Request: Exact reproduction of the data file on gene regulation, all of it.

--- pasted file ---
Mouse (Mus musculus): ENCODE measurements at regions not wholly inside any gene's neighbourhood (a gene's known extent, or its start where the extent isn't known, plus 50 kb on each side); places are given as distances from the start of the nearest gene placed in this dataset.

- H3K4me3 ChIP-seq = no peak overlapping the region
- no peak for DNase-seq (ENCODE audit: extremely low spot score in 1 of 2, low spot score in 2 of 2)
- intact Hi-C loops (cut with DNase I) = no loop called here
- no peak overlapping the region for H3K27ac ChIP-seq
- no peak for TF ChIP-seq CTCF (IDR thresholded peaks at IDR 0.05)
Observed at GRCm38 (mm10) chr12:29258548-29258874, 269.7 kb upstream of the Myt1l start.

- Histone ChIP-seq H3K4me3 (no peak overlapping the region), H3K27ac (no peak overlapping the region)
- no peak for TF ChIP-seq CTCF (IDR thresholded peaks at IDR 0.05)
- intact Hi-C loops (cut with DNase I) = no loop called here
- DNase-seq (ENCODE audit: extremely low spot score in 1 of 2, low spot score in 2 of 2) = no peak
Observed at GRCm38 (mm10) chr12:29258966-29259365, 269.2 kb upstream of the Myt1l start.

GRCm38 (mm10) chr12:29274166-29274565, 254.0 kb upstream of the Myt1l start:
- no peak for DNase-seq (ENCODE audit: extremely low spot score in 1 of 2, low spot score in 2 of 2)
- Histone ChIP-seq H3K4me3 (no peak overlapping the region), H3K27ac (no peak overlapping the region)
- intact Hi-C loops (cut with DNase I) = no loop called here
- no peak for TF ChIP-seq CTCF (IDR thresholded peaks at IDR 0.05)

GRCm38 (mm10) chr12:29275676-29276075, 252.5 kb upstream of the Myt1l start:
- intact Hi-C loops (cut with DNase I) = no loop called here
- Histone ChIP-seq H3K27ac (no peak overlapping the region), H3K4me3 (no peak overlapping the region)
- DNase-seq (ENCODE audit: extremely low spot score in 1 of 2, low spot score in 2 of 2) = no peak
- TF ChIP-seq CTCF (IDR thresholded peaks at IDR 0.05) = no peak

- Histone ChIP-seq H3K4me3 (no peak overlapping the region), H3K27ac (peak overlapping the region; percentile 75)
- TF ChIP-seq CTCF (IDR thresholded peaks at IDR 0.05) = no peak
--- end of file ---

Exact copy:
Mouse (Mus musculus): ENCODE measurements at regions not wholly inside any gene's neighbourhood (a gene's known extent, or its start where the extent isn't known, plus 50 kb on each side); places are given as distances from the start of the nearest gene placed in this dataset.

- H3K4me3 ChIP-seq = no peak overlapping the region
- no peak for DNase-seq (ENCODE audit: extremely low spot score in 1 of 2, low spot score in 2 of 2)
- intact Hi-C loops (cut with DNase I) = no loop called here
- no peak overlapping the region for H3K27ac ChIP-seq
- no peak for TF ChIP-seq CTCF (IDR thresholded peaks at IDR 0.05)
Observed at GRCm38 (mm10) chr12:29258548-29258874, 269.7 kb upstream of the Myt1l start.

- Histone ChIP-seq H3K4me3 (no peak overlapping the region), H3K27ac (no peak overlapping the region)
- no peak for TF ChIP-seq CTCF (IDR thresholded peaks at IDR 0.05)
- intact Hi-C loops (cut with DNase I) = no loop called here
- DNase-seq (ENCODE audit: extremely low spot score in 1 of 2, low spot score in 2 of 2) = no peak
Observed at GRCm38 (mm10) chr12:29258966-29259365, 269.2 kb upstream of the Myt1l start.

GRCm38 (mm10) chr12:29274166-29274565, 254.0 kb upstream of the Myt1l start:
- no peak for DNase-seq (ENCODE audit: extremely low spot score in 1 of 2, low spot score in 2 of 2)
- Histone ChIP-seq H3K4me3 (no peak overlapping the region), H3K27ac (no peak overlapping the region)
- intact Hi-C loops (cut with DNase I) = no loop called here
- no peak for TF ChIP-seq CTCF (IDR thresholded peaks at IDR 0.05)

GRCm38 (mm10) chr12:29275676-29276075, 252.5 kb upstream of the Myt1l start:
- intact Hi-C loops (cut with DNase I) = no loop called here
- Histone ChIP-seq H3K27ac (no peak overlapping the region), H3K4me3 (no peak overlapping the region)
- DNase-seq (ENCODE audit: extremely low spot score in 1 of 2, low spot score in 2 of 2) = no peak
- TF ChIP-seq CTCF (IDR thresholded peaks at IDR 0.05) = no peak

- Histone ChIP-seq H3K4me3 (no peak overlapping the region), H3K27ac (peak overlapping the region; percentile 75)
- TF ChIP-seq CTCF (IDR thresholded peaks at IDR 0.05) = no peak